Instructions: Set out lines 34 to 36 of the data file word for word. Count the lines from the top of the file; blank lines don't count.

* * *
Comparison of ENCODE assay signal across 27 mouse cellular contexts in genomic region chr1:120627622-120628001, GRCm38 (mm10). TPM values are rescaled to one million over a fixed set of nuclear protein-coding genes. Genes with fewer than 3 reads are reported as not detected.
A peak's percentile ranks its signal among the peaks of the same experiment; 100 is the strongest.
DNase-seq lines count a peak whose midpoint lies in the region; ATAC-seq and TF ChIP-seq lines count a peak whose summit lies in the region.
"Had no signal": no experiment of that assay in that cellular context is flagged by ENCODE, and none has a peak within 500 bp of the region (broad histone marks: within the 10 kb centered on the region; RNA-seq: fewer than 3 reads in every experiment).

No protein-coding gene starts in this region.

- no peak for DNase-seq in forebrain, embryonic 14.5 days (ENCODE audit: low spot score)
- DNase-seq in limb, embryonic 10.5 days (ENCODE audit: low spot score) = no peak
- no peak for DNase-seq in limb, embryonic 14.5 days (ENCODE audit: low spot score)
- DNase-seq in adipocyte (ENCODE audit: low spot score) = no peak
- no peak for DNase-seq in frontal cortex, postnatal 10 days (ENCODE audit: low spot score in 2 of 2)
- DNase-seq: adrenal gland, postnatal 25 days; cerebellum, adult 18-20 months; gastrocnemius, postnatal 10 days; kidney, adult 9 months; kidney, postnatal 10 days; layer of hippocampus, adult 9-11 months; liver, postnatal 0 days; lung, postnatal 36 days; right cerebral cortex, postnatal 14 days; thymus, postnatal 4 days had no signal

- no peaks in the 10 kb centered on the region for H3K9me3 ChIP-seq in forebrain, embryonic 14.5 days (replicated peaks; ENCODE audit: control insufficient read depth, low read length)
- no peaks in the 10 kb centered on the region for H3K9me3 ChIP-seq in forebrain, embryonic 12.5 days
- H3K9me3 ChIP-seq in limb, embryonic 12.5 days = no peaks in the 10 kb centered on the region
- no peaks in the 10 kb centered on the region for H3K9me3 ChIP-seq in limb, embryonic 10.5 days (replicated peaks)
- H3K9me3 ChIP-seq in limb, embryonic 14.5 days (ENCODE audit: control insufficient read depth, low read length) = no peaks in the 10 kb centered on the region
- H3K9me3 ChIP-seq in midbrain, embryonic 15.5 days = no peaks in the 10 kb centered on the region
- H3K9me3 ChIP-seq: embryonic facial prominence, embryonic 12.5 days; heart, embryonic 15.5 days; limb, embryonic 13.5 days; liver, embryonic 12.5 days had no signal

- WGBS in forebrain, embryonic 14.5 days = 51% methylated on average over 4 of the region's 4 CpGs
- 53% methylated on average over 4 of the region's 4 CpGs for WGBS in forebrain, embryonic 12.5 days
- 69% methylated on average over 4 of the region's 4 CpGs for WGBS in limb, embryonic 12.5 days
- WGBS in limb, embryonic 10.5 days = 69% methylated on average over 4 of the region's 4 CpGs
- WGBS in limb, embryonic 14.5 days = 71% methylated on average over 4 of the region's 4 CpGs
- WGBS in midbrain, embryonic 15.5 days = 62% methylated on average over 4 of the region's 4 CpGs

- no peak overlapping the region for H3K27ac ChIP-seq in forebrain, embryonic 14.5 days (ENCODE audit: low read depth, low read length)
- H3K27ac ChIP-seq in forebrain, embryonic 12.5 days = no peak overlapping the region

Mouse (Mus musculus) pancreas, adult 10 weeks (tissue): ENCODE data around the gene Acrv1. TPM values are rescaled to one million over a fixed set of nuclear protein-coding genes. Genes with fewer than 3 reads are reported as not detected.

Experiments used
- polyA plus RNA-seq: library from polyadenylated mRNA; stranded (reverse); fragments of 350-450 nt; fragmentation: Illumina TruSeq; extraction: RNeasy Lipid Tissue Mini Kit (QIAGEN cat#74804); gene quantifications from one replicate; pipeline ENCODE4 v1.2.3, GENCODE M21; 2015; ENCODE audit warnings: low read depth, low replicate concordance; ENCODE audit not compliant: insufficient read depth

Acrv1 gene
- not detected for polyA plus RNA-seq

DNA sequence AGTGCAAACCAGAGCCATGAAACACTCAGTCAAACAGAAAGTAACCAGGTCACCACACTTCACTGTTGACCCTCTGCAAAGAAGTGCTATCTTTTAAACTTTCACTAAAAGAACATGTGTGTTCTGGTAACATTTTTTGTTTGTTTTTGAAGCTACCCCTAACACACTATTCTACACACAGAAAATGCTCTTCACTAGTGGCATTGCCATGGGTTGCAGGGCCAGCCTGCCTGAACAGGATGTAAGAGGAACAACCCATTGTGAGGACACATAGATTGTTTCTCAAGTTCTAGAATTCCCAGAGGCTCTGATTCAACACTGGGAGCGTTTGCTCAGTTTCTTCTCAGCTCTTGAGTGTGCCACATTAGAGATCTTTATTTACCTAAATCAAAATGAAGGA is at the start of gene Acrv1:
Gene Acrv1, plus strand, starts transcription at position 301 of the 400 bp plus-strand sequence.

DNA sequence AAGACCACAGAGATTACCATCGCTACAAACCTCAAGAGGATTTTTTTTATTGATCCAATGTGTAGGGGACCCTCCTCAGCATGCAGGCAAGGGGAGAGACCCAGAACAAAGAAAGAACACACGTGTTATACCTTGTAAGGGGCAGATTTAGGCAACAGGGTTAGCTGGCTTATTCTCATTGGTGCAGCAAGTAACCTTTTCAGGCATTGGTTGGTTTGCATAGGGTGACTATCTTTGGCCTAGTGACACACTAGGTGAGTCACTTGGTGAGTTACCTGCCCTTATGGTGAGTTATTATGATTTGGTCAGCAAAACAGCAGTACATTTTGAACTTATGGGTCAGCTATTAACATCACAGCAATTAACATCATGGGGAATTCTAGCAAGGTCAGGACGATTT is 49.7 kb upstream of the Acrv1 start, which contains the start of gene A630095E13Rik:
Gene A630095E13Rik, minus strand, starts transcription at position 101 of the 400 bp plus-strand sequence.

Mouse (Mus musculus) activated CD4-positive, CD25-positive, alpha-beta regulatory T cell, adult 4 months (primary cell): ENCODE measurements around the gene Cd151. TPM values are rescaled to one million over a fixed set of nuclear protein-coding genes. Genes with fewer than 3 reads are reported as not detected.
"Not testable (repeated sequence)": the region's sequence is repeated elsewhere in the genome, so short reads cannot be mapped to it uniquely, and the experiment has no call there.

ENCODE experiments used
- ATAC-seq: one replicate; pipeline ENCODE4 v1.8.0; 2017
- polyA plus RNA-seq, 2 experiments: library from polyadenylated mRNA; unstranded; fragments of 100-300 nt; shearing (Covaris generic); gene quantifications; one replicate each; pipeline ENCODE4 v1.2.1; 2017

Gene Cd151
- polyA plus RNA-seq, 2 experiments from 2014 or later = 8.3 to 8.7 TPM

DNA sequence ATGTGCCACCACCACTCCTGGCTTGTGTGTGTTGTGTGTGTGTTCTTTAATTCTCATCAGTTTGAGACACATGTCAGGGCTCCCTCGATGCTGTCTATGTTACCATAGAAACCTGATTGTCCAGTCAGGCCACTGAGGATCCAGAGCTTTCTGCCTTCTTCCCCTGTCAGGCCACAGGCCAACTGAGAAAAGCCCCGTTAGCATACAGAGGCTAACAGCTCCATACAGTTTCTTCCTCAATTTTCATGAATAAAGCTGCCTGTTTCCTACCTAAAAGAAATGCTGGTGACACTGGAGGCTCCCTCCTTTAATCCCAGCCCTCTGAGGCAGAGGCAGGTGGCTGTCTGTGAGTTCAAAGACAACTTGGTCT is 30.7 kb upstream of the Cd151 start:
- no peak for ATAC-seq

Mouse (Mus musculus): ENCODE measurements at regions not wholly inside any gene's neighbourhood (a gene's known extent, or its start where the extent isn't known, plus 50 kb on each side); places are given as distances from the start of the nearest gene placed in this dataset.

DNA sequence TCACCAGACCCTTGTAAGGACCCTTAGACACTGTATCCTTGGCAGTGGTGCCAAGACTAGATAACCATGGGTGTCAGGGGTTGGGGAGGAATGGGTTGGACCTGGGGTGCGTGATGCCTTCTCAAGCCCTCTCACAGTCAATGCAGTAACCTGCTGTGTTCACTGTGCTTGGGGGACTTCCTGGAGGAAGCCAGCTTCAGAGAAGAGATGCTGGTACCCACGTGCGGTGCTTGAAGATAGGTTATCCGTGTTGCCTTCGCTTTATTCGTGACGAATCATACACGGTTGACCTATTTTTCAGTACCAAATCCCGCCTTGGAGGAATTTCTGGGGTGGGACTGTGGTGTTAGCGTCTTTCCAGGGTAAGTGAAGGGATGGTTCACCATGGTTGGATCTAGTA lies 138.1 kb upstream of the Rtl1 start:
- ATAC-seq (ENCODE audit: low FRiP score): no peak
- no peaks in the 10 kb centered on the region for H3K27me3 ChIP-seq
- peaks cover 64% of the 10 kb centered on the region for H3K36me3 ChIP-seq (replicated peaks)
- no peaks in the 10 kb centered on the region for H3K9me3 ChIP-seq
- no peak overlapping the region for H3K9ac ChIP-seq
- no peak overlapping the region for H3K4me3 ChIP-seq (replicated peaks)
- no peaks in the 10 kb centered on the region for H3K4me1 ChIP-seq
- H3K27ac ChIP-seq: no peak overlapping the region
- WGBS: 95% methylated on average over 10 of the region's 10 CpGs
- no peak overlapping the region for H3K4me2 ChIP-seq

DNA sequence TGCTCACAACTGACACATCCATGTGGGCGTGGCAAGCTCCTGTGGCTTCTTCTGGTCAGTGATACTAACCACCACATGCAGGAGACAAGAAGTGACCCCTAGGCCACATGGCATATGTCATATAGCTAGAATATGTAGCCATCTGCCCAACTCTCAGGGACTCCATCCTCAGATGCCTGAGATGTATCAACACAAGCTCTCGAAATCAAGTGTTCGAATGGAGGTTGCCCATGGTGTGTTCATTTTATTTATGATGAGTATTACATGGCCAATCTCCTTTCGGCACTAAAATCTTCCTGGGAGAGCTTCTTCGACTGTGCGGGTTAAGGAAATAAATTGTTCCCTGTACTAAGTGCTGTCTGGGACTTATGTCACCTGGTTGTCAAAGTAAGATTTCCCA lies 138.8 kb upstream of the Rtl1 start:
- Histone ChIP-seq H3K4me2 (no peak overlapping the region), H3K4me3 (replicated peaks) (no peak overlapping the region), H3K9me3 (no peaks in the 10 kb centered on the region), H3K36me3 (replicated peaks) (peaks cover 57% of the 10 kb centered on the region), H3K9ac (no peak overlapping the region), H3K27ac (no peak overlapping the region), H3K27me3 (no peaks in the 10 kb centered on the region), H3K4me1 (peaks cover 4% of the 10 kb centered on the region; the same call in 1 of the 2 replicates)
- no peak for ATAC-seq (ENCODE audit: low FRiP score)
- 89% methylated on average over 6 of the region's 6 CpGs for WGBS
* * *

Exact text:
DNA sequence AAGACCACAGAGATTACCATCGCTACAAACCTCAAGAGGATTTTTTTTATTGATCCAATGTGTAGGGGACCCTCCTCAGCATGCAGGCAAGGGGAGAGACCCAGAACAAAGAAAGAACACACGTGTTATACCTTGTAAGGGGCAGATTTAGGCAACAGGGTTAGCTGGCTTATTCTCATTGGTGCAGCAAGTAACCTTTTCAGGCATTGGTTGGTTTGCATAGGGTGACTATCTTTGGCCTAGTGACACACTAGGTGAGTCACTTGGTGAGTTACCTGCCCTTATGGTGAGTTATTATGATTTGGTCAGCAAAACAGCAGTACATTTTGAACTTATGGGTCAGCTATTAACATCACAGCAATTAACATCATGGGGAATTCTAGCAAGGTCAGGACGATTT is 49.7 kb upstream of the Acrv1 start, which contains the start of gene A630095E13Rik:
Gene A630095E13Rik, minus strand, starts transcription at position 101 of the 400 bp plus-strand sequence.

Mouse (Mus musculus) activated CD4-positive, CD25-positive, alpha-beta regulatory T cell, adult 4 months (primary cell): ENCODE measurements around the gene Cd151. TPM values are rescaled to one million over a fixed set of nuclear protein-coding genes. Genes with fewer than 3 reads are reported as not detected.